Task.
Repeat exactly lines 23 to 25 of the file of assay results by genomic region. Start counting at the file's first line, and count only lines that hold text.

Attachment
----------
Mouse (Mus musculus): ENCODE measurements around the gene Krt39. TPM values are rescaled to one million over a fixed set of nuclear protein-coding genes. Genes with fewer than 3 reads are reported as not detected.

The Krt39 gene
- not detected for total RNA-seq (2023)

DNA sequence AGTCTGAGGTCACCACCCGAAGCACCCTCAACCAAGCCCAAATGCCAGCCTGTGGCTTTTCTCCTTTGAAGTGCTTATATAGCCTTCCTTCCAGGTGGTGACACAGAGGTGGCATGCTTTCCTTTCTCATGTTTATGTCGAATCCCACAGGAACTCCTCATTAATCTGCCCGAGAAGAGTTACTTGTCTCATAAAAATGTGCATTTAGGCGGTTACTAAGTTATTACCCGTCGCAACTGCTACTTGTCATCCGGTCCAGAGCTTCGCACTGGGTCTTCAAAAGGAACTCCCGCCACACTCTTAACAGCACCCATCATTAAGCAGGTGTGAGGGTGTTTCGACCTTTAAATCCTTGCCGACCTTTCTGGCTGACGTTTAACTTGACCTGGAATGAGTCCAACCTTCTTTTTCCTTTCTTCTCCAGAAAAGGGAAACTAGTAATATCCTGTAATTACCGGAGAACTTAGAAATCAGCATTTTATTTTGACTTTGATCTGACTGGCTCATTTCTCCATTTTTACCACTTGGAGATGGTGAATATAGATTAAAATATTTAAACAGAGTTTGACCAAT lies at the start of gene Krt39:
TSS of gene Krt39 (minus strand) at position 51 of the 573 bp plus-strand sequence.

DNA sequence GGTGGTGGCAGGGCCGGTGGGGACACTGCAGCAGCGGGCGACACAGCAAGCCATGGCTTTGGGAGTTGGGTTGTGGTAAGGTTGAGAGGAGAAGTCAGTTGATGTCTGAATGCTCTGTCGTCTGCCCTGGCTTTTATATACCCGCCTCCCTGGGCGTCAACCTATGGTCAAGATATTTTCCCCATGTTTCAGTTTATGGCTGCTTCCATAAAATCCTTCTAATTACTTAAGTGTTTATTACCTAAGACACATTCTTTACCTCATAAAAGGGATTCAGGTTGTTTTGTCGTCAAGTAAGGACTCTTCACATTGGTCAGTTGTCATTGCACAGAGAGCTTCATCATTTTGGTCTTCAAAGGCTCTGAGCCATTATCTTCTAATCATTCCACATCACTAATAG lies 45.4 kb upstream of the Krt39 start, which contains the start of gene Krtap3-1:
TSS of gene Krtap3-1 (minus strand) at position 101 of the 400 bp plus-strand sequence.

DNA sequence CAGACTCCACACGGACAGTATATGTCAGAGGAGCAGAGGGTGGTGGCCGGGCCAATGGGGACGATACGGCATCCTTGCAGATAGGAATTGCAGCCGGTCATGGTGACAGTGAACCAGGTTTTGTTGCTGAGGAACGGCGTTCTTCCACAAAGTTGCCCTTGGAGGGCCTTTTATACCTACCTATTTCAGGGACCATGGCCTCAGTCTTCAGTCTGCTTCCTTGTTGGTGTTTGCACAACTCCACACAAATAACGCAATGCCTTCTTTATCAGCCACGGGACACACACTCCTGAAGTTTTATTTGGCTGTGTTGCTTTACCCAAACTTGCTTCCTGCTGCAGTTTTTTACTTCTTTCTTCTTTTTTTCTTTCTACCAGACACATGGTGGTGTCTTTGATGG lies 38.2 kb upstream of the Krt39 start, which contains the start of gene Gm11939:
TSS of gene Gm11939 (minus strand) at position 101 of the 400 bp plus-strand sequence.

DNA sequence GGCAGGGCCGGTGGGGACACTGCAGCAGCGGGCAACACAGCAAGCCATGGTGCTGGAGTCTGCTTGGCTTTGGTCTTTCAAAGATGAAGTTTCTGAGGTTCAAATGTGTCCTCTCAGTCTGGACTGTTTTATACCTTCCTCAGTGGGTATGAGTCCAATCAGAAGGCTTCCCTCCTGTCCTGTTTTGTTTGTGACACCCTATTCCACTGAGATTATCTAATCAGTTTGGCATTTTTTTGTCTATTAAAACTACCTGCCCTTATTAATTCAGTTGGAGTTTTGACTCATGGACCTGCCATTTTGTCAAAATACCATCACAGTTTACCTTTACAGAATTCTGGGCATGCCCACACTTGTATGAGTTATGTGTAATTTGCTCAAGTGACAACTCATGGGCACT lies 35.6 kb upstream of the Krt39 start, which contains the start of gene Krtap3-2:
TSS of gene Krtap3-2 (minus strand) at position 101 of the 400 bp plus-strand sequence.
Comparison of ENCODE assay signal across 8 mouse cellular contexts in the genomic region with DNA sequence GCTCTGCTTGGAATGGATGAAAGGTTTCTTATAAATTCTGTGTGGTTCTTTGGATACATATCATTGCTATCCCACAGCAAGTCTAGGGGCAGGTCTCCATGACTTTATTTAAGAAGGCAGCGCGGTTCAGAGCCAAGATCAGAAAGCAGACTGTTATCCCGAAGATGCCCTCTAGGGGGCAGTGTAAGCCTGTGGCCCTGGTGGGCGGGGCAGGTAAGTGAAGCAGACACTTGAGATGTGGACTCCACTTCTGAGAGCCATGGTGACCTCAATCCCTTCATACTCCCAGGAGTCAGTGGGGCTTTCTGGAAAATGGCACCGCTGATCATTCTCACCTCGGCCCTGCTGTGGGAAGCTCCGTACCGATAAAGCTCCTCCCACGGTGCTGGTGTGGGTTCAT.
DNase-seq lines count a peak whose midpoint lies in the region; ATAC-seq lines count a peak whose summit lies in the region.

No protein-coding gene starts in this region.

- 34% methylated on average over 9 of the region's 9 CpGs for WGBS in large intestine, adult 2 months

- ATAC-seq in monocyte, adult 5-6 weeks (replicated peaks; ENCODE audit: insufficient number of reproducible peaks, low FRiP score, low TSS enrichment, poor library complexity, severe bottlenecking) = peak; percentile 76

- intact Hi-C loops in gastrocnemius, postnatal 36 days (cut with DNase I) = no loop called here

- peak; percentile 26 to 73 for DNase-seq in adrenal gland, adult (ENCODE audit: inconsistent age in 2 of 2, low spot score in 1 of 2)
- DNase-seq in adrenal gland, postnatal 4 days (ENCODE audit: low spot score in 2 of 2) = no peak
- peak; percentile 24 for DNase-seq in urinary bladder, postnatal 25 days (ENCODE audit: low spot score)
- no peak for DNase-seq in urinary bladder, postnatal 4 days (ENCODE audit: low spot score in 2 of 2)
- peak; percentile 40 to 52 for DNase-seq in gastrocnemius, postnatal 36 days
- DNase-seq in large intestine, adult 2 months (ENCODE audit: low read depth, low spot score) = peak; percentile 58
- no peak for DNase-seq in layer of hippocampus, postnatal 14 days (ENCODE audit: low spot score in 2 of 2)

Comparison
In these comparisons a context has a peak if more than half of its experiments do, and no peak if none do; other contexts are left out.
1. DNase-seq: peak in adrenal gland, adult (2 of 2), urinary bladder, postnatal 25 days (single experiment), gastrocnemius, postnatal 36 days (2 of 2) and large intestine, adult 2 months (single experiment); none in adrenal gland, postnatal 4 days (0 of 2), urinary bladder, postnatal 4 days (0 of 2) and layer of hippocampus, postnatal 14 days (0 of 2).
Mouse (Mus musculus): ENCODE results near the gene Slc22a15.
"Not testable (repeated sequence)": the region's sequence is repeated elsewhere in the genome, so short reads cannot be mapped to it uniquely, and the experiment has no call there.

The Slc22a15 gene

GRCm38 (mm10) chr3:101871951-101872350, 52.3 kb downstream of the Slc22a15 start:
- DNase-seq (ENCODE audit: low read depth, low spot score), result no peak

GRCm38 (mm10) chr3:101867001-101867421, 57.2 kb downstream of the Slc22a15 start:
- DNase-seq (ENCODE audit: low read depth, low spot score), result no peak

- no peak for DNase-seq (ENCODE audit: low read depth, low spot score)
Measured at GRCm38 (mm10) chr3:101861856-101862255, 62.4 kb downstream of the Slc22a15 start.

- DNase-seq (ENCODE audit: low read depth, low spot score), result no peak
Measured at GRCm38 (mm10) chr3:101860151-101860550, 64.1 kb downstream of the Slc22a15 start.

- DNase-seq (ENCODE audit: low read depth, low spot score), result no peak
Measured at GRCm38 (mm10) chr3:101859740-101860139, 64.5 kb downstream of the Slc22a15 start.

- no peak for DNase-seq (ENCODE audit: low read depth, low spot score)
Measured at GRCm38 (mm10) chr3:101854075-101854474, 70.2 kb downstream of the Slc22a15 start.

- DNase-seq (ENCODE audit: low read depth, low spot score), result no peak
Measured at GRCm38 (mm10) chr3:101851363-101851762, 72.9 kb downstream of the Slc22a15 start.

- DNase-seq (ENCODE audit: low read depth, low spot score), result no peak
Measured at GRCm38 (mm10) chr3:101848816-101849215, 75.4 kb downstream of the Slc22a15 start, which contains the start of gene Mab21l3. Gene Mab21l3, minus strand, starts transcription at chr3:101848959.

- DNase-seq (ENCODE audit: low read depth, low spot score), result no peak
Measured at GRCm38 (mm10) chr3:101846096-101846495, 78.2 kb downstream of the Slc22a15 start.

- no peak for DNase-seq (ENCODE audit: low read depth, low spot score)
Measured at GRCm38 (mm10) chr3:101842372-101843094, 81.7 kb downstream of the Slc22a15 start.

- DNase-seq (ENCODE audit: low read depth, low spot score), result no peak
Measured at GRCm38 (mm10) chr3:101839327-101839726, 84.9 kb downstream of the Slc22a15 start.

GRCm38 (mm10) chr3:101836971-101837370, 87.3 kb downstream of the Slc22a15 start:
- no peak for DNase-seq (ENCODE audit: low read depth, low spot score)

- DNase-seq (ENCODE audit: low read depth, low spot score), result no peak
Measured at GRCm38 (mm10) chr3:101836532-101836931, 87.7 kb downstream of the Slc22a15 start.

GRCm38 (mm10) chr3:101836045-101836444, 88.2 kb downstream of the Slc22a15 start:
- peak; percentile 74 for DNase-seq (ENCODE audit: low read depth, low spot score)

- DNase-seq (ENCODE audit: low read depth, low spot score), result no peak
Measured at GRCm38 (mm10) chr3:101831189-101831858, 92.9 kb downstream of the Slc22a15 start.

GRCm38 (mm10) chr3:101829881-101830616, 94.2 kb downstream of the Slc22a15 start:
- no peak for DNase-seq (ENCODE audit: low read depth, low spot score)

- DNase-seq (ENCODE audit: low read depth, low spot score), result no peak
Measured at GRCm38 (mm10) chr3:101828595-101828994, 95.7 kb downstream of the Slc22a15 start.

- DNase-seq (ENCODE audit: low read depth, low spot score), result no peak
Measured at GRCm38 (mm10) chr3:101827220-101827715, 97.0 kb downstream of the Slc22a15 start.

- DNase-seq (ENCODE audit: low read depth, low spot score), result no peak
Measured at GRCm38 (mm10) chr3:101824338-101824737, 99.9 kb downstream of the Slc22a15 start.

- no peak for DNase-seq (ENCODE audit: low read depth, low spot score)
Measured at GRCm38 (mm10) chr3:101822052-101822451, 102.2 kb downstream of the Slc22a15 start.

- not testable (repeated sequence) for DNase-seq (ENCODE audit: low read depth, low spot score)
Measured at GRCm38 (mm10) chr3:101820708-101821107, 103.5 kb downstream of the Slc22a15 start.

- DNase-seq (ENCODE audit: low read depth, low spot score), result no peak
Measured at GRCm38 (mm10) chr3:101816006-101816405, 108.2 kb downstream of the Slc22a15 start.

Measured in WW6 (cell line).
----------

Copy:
- DNase-seq in large intestine, adult 2 months (ENCODE audit: low read depth, low spot score) = peak; percentile 58
- no peak for DNase-seq in layer of hippocampus, postnatal 14 days (ENCODE audit: low spot score in 2 of 2)

Comparison